Capitol Hill’s tunnel boring machine — nicknamed Brenda — is the key component for the next phase of constructing the $1.9 billion U-Link light rail line between downtown Seattle and the University of Washington via Broadway. Unlike the UW end of things where two machines will do the job, Brenda works alone. The machine will set off after a few more weeks of testing on a 7/10ths of a mile journey to the extraction shaft on Pine near the Paramount. There, sometime near the end of 2011, she’ll bust through the concrete wall of the shaft, be taken apart and brought to the surface, and then trucked back to Broadway where her journey will begin again on the companion tunnel to downtown.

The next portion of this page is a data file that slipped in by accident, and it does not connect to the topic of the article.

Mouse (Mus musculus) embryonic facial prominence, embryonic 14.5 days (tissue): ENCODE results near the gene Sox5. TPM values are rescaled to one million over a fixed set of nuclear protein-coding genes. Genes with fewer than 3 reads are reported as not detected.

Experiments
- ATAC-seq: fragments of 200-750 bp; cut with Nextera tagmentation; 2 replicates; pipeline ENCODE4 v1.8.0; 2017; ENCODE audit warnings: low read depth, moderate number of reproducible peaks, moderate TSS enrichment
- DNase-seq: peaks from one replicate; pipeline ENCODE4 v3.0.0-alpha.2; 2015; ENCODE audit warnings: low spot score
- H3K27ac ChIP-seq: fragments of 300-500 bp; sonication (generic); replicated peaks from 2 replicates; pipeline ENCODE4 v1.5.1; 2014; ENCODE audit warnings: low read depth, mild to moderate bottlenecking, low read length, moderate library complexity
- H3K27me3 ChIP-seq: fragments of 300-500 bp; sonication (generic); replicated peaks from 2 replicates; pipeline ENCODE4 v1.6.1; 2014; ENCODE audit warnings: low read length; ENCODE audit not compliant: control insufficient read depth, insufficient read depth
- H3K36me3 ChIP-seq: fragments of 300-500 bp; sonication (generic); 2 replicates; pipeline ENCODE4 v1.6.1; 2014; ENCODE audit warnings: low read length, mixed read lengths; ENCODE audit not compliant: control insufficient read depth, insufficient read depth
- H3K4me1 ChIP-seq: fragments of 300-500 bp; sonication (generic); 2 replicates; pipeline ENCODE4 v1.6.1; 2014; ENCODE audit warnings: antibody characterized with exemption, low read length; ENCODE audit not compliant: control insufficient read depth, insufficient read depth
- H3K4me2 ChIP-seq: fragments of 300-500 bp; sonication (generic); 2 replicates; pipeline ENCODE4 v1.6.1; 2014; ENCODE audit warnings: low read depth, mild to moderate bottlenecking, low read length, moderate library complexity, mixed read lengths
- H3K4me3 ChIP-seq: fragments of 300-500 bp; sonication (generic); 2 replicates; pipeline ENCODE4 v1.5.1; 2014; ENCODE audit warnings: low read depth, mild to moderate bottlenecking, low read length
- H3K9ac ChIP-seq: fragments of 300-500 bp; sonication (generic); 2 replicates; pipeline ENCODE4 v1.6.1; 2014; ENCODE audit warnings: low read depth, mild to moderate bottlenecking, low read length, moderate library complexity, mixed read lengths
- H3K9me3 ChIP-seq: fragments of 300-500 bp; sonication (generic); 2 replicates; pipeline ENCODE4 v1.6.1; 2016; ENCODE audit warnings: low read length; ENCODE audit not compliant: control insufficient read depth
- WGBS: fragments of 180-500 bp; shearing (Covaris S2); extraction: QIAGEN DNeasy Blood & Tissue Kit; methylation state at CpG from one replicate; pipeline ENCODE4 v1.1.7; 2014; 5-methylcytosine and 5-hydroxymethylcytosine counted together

At 30-foot long and with about 330 feet of trailing gear, Brenda is a large creature. She is named, by the way, for a project manager’s wife. In honor of the woman, we’re certain. According to Sound Transit, the machine will be launched from the Capitol Hill site sometime late this month and will bore the first tunnel between Broadway and the removal shaft constructed off Pine near the Paramount Theater (where these cool old Seattle artifacts were unearthed).
Between Husky Stadium and downtown, the twin tunnels will be dug beneath about 250 homes and several municipal structures at depths between 15 feet (beneath the Montlake cut) and 300 feet (beneath Volunteer Park) below the surface. The deepest digging past Broadway will bottom out at a still impressive 150 feet below the pavement.